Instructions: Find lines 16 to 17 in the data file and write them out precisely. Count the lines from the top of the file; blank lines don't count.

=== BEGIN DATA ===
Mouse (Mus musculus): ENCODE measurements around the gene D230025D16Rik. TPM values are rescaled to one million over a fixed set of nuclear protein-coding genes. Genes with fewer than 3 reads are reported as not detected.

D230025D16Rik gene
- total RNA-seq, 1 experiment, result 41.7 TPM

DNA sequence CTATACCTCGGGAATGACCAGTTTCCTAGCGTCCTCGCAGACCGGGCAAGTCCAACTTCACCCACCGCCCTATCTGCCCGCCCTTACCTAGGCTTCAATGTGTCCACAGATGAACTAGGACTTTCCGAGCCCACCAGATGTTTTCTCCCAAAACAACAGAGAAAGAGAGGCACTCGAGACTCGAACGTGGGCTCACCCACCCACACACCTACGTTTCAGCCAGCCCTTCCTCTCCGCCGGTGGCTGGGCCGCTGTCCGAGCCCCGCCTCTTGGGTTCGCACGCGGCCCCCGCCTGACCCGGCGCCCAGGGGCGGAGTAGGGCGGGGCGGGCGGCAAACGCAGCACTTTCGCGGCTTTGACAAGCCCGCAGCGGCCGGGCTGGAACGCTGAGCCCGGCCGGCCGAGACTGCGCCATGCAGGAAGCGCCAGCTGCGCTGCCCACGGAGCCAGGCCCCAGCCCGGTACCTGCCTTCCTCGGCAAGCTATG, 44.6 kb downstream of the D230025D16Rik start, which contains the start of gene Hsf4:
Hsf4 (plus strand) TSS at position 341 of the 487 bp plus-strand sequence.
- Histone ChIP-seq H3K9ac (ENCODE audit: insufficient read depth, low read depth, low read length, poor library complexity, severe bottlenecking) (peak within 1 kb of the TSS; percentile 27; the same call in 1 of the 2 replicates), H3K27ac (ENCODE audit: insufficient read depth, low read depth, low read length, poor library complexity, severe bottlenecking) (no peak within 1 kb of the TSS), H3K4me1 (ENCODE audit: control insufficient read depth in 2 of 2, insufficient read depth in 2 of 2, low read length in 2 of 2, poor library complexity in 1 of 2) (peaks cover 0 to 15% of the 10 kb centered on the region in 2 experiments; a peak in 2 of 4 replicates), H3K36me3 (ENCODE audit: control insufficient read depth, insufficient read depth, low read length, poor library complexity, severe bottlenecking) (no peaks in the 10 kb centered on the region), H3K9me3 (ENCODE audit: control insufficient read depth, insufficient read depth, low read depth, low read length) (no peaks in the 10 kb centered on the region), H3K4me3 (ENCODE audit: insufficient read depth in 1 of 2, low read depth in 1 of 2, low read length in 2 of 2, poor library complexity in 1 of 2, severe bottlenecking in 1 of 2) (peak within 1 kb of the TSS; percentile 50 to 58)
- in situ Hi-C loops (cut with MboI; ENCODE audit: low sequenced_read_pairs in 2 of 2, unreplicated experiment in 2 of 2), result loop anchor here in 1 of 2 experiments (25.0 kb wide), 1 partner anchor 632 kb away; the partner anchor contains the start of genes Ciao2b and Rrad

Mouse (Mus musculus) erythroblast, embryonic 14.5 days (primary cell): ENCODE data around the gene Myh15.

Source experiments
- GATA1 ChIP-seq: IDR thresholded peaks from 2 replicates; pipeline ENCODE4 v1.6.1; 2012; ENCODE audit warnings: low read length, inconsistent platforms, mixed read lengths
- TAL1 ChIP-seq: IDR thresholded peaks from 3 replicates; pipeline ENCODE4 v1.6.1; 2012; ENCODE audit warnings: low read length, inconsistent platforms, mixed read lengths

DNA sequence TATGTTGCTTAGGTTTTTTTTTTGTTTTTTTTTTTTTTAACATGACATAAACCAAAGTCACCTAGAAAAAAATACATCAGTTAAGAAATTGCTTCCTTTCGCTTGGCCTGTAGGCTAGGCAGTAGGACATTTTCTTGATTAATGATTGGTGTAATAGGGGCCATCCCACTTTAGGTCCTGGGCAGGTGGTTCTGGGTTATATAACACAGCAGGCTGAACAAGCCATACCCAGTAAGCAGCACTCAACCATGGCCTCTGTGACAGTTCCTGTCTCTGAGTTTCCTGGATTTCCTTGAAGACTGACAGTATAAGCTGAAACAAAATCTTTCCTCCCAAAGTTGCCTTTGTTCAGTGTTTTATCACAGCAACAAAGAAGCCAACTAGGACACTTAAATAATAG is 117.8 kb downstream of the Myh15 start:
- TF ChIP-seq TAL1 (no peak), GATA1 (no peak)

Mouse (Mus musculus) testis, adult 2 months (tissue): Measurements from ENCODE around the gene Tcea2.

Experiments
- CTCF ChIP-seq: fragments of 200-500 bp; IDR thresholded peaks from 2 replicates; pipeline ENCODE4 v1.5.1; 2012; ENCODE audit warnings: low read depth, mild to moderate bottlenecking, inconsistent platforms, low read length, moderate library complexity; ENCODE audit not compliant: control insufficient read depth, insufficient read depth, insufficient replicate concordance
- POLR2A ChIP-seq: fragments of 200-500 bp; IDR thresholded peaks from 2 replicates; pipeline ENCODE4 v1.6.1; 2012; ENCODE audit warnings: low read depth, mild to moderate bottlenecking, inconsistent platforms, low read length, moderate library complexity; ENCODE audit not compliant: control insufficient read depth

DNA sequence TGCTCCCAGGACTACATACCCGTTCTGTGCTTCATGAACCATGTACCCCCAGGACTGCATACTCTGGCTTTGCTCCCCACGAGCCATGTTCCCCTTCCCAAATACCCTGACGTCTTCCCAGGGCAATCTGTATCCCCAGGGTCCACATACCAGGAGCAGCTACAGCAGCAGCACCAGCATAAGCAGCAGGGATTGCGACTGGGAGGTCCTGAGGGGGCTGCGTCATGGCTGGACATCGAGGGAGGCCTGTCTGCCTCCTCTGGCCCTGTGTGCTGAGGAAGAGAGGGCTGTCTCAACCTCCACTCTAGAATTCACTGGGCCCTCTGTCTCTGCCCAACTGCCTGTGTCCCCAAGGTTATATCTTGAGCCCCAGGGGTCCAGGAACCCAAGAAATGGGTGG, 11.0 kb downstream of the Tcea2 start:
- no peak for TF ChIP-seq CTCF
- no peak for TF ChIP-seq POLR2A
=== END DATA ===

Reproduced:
- CTCF ChIP-seq: fragments of 200-500 bp; IDR thresholded peaks from 2 replicates; pipeline ENCODE4 v1.5.1; 2012; ENCODE audit warnings: low read depth, mild to moderate bottlenecking, inconsistent platforms, low read length, moderate library complexity; ENCODE audit not compliant: control insufficient read depth, insufficient read depth, insufficient replicate concordance
- POLR2A ChIP-seq: fragments of 200-500 bp; IDR thresholded peaks from 2 replicates; pipeline ENCODE4 v1.6.1; 2012; ENCODE audit warnings: low read depth, mild to moderate bottlenecking, inconsistent platforms, low read length, moderate library complexity; ENCODE audit not compliant: control insufficient read depth